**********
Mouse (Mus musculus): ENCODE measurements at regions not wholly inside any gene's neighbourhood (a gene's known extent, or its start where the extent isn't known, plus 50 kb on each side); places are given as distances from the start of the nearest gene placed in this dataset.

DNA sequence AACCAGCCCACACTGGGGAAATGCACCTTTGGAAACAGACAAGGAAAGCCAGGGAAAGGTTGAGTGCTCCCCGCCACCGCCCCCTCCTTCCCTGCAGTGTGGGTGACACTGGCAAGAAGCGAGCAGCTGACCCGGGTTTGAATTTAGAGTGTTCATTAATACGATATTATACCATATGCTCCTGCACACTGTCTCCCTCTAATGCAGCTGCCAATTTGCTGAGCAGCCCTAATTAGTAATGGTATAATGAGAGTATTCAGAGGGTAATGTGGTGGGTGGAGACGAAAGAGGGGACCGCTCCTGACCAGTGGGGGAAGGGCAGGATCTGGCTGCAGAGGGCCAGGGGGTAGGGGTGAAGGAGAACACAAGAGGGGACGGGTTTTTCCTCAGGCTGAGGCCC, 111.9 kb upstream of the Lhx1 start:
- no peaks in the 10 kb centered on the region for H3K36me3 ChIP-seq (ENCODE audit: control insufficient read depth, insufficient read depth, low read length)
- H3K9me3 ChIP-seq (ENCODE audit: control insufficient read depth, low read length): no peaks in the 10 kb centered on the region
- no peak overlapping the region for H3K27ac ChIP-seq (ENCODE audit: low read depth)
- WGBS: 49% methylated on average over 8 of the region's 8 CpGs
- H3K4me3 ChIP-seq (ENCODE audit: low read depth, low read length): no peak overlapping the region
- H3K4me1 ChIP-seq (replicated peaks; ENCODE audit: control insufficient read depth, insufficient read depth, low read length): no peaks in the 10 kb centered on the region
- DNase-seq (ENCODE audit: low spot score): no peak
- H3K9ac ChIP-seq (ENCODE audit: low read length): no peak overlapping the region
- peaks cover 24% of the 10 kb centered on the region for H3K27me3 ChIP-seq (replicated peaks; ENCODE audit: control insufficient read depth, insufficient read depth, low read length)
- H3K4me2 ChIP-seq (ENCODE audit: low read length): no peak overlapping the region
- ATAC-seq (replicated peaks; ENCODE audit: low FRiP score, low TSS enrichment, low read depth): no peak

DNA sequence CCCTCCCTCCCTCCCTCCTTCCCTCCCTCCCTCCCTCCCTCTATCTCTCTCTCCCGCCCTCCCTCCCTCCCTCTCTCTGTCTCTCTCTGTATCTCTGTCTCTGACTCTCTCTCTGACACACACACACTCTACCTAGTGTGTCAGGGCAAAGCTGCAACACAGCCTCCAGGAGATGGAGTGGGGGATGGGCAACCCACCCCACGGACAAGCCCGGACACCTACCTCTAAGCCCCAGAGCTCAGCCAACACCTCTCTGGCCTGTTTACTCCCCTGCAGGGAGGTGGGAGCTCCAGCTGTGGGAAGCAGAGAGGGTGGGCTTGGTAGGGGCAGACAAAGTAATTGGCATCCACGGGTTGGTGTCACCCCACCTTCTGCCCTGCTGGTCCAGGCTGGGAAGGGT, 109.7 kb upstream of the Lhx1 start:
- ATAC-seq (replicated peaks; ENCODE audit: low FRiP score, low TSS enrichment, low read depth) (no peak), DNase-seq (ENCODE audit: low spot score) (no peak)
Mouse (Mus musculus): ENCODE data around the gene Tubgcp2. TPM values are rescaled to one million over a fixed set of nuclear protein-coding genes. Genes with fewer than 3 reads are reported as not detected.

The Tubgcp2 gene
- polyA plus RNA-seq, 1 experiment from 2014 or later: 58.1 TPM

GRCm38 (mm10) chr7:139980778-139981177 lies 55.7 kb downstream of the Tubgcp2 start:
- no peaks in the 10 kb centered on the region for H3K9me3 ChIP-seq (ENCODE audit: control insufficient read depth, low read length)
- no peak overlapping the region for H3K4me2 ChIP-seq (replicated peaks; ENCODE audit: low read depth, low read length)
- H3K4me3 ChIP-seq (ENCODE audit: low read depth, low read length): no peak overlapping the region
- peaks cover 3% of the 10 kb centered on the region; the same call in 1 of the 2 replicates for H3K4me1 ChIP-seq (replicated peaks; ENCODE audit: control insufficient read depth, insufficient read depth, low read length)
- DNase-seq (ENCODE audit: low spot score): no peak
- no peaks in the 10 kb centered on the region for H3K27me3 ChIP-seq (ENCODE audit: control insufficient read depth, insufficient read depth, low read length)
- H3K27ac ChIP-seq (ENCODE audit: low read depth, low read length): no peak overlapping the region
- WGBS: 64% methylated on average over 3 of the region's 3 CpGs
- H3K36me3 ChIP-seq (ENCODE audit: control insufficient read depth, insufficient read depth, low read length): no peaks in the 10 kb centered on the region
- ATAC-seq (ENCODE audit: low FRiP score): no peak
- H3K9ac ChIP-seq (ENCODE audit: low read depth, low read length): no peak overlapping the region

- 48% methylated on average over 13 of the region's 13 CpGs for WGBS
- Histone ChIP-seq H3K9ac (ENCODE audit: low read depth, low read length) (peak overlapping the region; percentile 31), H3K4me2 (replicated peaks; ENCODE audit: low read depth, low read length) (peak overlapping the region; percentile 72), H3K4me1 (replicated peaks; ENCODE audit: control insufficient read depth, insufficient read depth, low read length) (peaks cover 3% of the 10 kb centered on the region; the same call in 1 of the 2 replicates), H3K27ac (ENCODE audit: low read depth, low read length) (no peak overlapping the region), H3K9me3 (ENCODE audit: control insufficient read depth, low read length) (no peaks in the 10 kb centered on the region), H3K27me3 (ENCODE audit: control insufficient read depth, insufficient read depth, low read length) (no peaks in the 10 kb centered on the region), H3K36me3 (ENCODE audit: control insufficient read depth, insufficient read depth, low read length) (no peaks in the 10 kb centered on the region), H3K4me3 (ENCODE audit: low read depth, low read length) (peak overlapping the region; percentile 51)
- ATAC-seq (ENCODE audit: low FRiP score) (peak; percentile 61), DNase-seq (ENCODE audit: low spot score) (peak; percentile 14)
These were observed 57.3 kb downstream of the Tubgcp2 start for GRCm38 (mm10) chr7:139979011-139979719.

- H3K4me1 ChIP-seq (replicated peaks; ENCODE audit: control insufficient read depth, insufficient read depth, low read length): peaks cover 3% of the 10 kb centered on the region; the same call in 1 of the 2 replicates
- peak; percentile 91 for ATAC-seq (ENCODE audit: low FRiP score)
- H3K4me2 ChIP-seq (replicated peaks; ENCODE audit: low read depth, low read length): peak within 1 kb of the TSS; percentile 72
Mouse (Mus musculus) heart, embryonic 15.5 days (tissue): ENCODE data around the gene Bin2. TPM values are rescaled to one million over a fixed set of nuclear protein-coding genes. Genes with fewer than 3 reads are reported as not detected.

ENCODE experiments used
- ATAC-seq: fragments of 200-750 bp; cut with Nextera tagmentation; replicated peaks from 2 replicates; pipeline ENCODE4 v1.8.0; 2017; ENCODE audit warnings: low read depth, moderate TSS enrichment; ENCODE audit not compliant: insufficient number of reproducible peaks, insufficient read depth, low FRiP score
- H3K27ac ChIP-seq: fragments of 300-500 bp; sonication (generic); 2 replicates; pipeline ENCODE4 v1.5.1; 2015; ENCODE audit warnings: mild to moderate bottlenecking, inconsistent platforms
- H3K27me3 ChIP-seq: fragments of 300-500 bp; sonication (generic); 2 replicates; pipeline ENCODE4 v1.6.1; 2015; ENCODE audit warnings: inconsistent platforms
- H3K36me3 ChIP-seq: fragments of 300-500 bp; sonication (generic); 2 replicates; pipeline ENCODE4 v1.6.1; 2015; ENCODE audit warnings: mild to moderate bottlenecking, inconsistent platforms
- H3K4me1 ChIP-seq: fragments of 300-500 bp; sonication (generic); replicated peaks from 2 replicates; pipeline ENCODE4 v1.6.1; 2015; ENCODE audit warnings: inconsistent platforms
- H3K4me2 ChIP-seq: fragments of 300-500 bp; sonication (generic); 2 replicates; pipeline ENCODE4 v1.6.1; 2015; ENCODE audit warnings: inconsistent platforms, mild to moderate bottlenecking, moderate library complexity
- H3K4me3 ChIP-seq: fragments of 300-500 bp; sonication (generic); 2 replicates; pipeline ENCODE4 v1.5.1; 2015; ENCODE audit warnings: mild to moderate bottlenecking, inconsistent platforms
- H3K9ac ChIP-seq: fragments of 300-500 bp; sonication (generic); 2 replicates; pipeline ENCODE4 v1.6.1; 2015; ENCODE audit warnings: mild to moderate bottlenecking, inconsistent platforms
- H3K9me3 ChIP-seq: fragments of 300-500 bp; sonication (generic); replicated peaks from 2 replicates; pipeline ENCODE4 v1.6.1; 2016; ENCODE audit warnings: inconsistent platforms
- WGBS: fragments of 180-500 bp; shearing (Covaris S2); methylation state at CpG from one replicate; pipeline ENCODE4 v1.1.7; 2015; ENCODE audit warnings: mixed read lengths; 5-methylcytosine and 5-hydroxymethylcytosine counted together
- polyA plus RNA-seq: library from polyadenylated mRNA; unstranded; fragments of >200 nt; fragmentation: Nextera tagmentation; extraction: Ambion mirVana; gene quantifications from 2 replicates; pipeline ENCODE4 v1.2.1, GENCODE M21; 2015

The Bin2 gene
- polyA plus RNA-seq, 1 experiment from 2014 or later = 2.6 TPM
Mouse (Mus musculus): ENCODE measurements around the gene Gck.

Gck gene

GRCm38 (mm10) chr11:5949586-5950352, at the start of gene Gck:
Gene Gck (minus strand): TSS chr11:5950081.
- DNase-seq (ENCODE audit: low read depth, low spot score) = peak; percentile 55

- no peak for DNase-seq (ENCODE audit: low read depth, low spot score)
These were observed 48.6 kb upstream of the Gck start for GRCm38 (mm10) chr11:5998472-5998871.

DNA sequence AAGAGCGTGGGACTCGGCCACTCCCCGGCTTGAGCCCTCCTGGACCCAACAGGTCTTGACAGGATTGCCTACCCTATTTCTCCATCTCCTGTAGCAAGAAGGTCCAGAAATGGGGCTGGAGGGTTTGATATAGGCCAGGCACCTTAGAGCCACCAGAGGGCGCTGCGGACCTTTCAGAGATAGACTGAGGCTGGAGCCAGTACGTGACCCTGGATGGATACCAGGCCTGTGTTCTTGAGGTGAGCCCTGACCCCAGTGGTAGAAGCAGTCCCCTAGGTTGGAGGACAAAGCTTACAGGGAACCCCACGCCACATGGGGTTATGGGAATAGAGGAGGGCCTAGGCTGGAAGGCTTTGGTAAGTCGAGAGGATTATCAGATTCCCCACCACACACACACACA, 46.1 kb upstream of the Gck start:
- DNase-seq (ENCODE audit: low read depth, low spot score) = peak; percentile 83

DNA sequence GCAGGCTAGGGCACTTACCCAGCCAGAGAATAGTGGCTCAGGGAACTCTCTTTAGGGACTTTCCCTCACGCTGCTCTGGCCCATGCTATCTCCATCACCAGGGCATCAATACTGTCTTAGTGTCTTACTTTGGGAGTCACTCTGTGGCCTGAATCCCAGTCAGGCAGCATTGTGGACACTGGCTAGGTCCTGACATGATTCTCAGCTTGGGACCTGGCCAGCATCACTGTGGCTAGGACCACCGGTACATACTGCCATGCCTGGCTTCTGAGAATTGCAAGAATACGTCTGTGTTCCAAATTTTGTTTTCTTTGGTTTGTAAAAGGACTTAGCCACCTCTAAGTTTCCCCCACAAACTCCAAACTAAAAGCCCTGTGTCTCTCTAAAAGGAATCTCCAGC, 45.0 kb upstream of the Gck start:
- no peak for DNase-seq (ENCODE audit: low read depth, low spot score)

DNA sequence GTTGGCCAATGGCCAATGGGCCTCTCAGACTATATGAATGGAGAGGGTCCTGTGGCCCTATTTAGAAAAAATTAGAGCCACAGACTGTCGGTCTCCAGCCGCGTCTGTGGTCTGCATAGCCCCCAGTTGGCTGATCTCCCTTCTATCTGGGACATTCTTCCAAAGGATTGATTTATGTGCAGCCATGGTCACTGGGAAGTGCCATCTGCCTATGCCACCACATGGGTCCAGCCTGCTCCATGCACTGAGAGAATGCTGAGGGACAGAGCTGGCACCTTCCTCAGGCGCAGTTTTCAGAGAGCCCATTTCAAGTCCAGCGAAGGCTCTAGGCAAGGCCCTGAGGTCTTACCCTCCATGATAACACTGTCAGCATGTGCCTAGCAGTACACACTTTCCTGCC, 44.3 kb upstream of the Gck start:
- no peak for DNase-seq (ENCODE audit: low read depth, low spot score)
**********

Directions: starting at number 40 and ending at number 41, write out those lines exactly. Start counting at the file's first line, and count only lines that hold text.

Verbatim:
- ATAC-seq: fragments of 200-750 bp; cut with Nextera tagmentation; replicated peaks from 2 replicates; pipeline ENCODE4 v1.8.0; 2017; ENCODE audit warnings: low read depth, moderate TSS enrichment; ENCODE audit not compliant: insufficient number of reproducible peaks, insufficient read depth, low FRiP score
- H3K27ac ChIP-seq: fragments of 300-500 bp; sonication (generic); 2 replicates; pipeline ENCODE4 v1.5.1; 2015; ENCODE audit warnings: mild to moderate bottlenecking, inconsistent platforms